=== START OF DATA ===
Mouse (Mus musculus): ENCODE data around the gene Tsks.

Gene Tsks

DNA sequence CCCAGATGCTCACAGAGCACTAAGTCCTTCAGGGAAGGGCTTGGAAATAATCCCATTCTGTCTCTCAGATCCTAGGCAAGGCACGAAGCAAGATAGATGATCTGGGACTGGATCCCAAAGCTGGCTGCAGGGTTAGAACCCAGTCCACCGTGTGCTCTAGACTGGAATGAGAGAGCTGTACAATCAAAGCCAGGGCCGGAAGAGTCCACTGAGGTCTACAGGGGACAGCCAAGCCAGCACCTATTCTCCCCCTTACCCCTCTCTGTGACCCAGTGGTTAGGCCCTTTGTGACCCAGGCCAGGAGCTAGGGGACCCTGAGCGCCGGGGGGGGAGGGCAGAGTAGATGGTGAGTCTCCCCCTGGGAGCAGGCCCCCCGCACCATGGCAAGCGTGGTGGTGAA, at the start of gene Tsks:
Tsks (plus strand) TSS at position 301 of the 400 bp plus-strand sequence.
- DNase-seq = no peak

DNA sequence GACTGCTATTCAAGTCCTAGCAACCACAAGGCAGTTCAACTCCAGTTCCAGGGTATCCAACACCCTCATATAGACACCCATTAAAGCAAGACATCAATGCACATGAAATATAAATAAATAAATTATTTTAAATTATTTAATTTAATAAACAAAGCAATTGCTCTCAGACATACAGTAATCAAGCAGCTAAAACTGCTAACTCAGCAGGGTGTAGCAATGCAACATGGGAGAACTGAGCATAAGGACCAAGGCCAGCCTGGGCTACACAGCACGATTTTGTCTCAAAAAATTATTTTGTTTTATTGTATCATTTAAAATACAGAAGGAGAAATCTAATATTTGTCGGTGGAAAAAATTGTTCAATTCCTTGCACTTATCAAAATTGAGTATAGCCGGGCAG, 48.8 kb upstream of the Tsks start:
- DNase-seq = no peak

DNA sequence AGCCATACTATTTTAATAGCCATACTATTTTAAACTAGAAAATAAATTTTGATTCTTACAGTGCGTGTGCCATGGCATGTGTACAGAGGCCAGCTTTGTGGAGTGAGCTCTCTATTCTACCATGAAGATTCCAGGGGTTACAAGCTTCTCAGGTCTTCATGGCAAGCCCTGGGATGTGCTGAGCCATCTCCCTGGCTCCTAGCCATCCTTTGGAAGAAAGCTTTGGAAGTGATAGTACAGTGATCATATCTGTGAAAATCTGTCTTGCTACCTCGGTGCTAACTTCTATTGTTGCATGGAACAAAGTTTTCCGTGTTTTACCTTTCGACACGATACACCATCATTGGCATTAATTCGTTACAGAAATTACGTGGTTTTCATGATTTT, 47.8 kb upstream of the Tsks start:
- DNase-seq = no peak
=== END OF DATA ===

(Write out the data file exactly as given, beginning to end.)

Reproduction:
Mouse (Mus musculus): ENCODE data around the gene Tsks.

Gene Tsks

DNA sequence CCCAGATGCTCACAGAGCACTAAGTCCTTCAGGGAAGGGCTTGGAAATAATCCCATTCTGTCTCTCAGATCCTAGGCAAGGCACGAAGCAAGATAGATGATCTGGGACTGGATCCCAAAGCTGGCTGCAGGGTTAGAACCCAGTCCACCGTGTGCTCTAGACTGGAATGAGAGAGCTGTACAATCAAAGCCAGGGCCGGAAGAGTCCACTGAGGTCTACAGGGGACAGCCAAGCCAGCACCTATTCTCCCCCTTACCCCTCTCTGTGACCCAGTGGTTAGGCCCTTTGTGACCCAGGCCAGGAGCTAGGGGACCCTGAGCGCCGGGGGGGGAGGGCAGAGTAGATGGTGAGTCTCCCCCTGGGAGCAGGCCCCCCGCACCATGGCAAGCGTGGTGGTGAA, at the start of gene Tsks:
Tsks (plus strand) TSS at position 301 of the 400 bp plus-strand sequence.
- DNase-seq = no peak

DNA sequence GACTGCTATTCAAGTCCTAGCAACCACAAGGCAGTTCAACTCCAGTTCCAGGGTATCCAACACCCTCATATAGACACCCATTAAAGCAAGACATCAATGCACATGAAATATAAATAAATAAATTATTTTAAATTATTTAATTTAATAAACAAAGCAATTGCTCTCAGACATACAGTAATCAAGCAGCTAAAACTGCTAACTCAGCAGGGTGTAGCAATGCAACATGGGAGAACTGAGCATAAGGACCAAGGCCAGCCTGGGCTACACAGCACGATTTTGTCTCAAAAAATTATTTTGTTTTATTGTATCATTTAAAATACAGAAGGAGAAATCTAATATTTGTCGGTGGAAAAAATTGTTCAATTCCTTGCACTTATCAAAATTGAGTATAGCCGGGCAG, 48.8 kb upstream of the Tsks start:
- DNase-seq = no peak

DNA sequence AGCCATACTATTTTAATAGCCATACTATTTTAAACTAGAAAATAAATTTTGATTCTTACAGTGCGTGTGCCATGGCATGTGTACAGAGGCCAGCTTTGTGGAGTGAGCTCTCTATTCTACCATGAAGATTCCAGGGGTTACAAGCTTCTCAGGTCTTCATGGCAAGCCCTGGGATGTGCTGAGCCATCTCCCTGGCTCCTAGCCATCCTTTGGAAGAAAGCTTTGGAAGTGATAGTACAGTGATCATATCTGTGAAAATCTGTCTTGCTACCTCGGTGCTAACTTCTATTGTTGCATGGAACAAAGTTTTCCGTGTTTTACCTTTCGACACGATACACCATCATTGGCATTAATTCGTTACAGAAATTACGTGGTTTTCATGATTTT, 47.8 kb upstream of the Tsks start:
- DNase-seq = no peak